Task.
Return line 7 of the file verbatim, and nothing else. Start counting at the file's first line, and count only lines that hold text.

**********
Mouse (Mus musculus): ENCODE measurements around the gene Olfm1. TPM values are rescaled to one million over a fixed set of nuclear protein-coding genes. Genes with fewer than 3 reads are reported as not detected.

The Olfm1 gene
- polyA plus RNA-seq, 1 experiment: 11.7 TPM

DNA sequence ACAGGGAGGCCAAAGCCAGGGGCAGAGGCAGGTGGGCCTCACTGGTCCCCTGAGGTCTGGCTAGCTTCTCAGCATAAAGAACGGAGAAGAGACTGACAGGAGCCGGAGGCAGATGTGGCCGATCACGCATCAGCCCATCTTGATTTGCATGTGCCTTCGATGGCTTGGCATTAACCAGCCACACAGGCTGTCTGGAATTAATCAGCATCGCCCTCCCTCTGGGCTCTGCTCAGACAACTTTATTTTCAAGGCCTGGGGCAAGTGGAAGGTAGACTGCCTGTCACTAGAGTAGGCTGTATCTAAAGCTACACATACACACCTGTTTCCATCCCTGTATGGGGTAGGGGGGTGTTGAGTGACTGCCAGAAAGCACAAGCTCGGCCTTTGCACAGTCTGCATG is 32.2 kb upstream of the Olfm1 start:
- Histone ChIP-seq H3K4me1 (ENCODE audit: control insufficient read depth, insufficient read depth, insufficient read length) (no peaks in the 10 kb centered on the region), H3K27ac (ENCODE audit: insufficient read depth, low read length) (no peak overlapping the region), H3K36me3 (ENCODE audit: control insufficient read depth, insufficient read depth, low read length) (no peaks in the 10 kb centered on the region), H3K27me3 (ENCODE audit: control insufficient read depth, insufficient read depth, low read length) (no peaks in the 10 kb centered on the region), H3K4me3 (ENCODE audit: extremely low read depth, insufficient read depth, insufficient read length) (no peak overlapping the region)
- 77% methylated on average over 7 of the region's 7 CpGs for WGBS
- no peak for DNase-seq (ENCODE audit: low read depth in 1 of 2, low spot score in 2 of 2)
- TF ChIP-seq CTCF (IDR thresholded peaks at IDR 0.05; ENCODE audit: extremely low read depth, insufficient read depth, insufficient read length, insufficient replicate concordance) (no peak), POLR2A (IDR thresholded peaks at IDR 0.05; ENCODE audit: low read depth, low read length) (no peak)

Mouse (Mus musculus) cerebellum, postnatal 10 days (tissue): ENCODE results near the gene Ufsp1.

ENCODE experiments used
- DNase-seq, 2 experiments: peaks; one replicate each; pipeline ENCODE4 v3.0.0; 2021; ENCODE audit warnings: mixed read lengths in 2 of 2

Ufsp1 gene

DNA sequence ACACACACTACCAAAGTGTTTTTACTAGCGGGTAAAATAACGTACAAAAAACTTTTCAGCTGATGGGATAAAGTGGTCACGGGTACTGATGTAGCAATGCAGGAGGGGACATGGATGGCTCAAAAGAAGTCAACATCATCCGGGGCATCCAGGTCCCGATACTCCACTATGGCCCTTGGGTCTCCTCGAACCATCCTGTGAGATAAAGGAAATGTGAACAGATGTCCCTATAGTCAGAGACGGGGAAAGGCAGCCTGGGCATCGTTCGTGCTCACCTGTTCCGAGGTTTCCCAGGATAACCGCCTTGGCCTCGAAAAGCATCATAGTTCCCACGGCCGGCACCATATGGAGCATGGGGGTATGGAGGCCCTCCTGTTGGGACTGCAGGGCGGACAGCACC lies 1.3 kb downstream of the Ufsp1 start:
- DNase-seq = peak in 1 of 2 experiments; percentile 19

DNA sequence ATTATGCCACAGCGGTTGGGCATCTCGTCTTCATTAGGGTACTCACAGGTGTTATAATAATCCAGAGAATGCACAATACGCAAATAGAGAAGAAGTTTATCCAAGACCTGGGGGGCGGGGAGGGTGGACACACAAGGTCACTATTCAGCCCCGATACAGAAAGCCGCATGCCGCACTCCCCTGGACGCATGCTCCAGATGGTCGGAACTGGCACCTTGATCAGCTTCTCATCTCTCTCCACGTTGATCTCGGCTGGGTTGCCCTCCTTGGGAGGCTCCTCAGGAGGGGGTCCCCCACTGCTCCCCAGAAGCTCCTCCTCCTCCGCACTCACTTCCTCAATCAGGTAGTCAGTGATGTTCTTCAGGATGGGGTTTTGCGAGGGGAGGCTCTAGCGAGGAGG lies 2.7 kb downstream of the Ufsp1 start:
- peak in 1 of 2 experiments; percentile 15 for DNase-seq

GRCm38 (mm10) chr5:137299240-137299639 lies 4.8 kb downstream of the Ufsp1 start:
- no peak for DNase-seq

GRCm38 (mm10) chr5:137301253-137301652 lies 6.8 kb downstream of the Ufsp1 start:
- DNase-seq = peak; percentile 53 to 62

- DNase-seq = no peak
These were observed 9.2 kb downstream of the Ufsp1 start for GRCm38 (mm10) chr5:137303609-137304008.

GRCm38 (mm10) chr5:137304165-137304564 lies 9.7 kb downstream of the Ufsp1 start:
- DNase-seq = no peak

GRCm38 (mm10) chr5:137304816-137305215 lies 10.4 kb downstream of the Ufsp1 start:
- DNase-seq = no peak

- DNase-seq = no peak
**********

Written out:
- no peak for DNase-seq (ENCODE audit: low read depth in 1 of 2, low spot score in 2 of 2)